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Patrick Nip visits AXA

Secretary for the Civil Service Patrick Nip today visited AXA Hong Kong & Macau to view the administering of COVID-19 vaccines.   About 360 staff and agents of the enterprise will receive either a Sinovac or BioNTech vaccine during a two-day outreach vaccination service by the Government.   Mr Nip said the Government welcomes enterprises to join hands with it in promoting the Early Vaccination for All campaign and encourages their employees to support the vaccination programme to protect the health of themselves, colleagues and clients.   He also hoped that people who get vaccinated will encourage their families and friends to do the same as a way to help build an immune barrier in Hong Kong.   He called on the public to get vaccinated as early as possible, noting that the vaccination programme is already offering more quotas for people to make bookings, and same-day tickets for vaccinations will be distributed to seniors aged 70 or above starting tomorrow.   Elderly peop

Hearing arrangements to be reviewed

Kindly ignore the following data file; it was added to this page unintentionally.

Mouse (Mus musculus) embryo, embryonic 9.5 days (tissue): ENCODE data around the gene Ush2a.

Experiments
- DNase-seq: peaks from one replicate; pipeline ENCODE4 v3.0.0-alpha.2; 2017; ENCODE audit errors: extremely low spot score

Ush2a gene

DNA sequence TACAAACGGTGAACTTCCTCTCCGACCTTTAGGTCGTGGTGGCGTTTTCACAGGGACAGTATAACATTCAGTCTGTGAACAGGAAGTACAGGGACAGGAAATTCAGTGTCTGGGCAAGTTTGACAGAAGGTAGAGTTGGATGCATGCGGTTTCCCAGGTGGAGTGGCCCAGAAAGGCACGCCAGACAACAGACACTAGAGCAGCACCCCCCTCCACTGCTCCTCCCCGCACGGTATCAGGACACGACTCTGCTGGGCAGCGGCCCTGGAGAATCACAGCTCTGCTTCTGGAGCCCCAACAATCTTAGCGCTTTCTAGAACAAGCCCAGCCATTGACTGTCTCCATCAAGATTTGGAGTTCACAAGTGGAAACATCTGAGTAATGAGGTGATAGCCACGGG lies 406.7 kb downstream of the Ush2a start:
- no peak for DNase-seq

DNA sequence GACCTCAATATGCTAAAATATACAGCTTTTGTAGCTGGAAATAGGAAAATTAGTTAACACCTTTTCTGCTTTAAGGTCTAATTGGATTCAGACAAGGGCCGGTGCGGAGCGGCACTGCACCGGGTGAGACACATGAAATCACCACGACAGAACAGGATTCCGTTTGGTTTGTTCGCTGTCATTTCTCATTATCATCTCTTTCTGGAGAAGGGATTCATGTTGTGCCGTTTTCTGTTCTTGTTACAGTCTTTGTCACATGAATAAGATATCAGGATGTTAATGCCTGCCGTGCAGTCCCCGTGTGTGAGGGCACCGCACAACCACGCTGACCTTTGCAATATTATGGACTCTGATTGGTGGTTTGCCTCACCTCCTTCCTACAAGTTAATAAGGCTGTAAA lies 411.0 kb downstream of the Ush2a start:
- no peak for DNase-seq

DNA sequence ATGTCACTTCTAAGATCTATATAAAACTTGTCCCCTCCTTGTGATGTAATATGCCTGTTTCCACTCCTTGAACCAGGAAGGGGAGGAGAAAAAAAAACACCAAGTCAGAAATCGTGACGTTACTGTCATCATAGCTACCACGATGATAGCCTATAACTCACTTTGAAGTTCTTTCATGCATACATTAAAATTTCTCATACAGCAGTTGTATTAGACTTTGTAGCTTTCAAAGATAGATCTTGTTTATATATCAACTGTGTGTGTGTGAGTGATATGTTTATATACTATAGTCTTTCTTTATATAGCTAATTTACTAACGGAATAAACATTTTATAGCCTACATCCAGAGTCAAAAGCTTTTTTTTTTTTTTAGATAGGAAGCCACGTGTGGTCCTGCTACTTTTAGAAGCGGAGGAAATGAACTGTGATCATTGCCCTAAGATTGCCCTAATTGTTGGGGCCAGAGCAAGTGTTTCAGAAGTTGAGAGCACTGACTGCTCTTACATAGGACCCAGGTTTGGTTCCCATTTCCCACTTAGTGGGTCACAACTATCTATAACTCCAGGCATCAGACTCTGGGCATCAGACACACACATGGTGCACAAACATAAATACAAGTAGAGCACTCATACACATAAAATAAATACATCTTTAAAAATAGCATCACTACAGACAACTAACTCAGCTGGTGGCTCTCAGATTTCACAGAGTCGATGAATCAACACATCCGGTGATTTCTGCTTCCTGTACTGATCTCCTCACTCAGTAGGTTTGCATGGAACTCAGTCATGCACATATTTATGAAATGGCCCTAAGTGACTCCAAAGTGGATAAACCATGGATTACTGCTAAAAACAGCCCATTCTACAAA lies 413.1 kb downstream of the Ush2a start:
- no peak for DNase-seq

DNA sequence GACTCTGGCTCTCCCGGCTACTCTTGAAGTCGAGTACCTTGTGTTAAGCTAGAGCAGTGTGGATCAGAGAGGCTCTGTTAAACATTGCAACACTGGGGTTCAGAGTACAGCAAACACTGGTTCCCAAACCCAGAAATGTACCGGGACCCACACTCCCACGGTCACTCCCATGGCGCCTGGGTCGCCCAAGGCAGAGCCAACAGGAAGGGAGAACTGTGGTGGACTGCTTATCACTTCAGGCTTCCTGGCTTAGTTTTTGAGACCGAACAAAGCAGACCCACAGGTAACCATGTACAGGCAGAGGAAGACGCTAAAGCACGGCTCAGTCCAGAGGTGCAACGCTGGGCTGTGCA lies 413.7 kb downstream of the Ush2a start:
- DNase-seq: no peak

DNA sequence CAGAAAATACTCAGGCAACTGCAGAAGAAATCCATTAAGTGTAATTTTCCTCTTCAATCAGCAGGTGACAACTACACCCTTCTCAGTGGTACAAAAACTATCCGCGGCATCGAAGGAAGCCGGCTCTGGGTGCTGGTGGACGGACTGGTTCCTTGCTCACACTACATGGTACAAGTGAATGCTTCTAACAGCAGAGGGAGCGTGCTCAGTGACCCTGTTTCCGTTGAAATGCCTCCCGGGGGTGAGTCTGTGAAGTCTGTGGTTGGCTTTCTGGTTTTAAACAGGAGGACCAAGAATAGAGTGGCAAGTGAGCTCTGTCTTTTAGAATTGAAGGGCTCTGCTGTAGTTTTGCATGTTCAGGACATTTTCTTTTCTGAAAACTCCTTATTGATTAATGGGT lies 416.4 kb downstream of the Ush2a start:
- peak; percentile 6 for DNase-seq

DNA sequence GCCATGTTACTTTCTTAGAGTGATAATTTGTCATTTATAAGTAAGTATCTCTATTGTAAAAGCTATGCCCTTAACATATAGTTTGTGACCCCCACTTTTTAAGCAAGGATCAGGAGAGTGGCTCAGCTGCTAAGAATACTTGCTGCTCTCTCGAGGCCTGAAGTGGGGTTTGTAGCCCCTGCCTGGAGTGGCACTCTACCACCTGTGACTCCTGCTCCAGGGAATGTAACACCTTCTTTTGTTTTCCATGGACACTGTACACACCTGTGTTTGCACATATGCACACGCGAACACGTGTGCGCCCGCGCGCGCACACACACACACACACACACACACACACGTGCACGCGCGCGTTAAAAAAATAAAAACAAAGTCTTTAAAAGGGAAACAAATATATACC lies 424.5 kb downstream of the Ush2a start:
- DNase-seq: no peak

Chief Justice Andrew Cheung has instructed that the Judiciary should immediately review the overall arrangements of handling cases involving a large number of litigants and observers at all levels of courts.   The Judiciary made the statement today in response to enquiries on the arrangements for the hearing of a case involving 47 defendants at the West Kowloon Magistrates' Courts, emphasising that the review is subject to the safeguarding of the due administration of justice.        The statement pointed out that the courts must adjudicate cases in accordance with the law and court procedures, adding that the courts have always sought to complete the hearing of each case as soon as practicable to ensure efficient administration of justice.   Regarding the case in question, the Judiciary explained that all 47 defendants must be heard before the same magistrate according to court procedures as they were charged with the same offence under the same case.   The case was first brought to the court for mention hearing on March 1. The many defendants involved were all charged on the day before and arranged to appear in court the following day.   Given the very short time available, the court had to urgently make the best use of the limited court facilities to put in place arrangements for the hearing of the case.   Such arrangements included those relating to operational arrangements for the hearing, broadcasting, allocation of seats for the public and media, crowd control and security.   The hearing lasted for four consecutive days, spanning more than 40 hours. In addition to handling the hearing process, the court had to deal with admission queuing, court security and anti-epidemic arrangements every day, involving hundreds of court users both inside and outside the court.   In the face of such unprecedented and huge challenges, there were inevitable shortcomings in some of the implementation details, the statement emphasised.   The Judiciary said it has taken note of the views from various sectors of the community on the hearing and other arrangements for the case.   Chief Justice Andrew Cheung has instructed that subject to the safeguarding of the due administration of justice, the Judiciary should immediately review the overall arrangements of handling cases involving a large number of litigants and observers at all levels of courts.   The goal of the review is to adopt improvement measures in a timely manner in respect of all relevant areas, including scheduling of hearings, allocation of seats for observers and broadcasting arrangements, the statement added.
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